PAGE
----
I have a list.
Bet you do, too.
Here, for your dancing pleasure, is mine. Not that it is complete for my part. Not that it is comprehensive for your part, but then this space is limited and you do not wish me to be a gas bag!
Here we go.
1. Fiction has taught me, from an early age, too, that life is complex. Humans are intricate creatures full of inexplicable emotions and motivations.
I use this sense of wonder to build characters I can believe in.
I learned this while reading Sir Walter Scott, Robert Louis Stevenson and the Brontes. Jane Eyre got her backbone in the most time-honored way: she damn well earned it by sticking up for herself and not simply--simperingly--enduring!
2. Most humans have elements of the heroic in them. Even the villians. Especially them. After all, said an editor of mine once long ago, villains are the heroes of their own stories. Look at Sherlocke Holmes, very complex creature. Dracula. Phillipa Gregory's "heroine" of Wildacre. (Chills me, still.) I try to find the emotional reason and the logical reason to my characters' motivations. Especially those in my mystery series (under another name, dear reader). Picking out those finite bits of their operating structure is the most difficult thing I have to do. And I love it, I do. I confess.
3. I learned that history is an assembly of facts about how people lived their lives. Such reading has taught me to be in awe of them that they survived, and to value my own life. Plumbing. Gasoline in autos. Electricity. Air travel (really!). Newspapers, paper types and on-line. But more than feeling the history in fictional accounts, I have learned to appreciate the accurate depiction of facts. About then. And most especially about happenings now.
Thanks to reading history in fiction, I have come to value fact more than opinion. Where the fact is stated baldly, I thank people for the information. Where it comes with opinion attached, I take that with my grain of salt...and usually, like Julia Child sensing too much for the palate, I throw it over my shoulder.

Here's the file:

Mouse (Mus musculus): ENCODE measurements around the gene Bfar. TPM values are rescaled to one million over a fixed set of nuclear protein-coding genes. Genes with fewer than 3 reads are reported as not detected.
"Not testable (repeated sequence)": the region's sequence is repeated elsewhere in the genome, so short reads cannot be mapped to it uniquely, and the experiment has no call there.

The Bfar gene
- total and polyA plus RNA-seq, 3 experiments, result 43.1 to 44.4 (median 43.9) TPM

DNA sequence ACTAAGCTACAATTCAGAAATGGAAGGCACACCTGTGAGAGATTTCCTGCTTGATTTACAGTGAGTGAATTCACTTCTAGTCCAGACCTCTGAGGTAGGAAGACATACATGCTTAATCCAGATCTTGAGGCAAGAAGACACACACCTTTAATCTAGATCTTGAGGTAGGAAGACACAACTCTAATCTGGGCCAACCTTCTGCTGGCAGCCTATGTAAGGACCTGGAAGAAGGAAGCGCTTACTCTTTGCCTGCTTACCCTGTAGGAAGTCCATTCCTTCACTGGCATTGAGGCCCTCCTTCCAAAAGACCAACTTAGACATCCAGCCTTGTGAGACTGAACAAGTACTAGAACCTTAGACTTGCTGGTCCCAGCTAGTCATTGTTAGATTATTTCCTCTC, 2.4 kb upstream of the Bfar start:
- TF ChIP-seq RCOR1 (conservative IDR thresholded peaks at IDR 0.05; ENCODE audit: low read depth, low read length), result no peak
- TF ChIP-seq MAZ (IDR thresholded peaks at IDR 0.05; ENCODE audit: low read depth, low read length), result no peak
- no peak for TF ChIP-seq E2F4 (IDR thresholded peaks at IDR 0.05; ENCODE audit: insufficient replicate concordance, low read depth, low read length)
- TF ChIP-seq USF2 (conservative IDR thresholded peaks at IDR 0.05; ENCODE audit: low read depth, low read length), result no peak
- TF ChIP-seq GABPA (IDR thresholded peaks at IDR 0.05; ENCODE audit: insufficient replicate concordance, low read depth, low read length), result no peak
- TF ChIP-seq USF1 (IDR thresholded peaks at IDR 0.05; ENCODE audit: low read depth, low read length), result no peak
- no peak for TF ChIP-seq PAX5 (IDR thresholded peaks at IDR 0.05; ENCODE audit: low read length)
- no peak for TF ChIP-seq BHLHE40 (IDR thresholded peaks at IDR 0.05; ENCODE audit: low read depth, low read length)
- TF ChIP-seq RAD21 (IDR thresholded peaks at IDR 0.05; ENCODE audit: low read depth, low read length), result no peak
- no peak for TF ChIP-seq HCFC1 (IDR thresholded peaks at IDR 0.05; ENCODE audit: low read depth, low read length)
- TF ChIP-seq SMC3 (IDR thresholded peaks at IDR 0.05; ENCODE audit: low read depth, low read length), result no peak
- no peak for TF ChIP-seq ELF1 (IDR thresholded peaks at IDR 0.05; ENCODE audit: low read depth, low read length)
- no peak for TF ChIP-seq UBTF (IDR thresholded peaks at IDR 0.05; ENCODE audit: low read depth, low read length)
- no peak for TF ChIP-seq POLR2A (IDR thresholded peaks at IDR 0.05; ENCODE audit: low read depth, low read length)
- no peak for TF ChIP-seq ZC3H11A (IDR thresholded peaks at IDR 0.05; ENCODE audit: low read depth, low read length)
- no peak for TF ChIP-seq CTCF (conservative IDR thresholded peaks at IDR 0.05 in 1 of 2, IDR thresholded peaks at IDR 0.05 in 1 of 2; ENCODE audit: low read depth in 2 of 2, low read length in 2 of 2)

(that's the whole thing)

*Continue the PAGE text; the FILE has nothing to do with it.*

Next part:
4. Reading fiction has inspired me to revisit the history of the civil rights movement (The Help by Karen Stockett), to want to return to Japan where we once lived for a few glorious years (The Tale of Genji), to re-read about nurses in World War I in Maisie Dobbs by Jacqueline Winspear. Reading fiction has also taught me a whole lot about forensics, how to kill people--all totally useful info if I wish to spend my life in jail OR writing mysteries. (I like the latter.)
5. I find too that all those years I went to the library, took my children there as well as to the bookstores, that they are now involved in writing in one form or another. Our daughter, who loves to read any ANY ANY fictional account of Anne Boleyn and Henry, now writes for a famous CEO. Our second son, aside from the day job, writes and produces his own films. (I am writing a script with him, too! MY first film script. urgle.) Our oldest son, who accidentally passed away over a year ago, was a published poet. This last of having literate, articulate children tickles me like none of the above even begin to.
Okay! Enuf said the walrus!
What has reading fiction done for you????
We need to know so that we can feel satisfied and damn pleased with ourselves for seeing what really matters here.
(And yes, that book cover is my latest. A Regency period erotic romance. It is not only what I do, but clearly who I am!)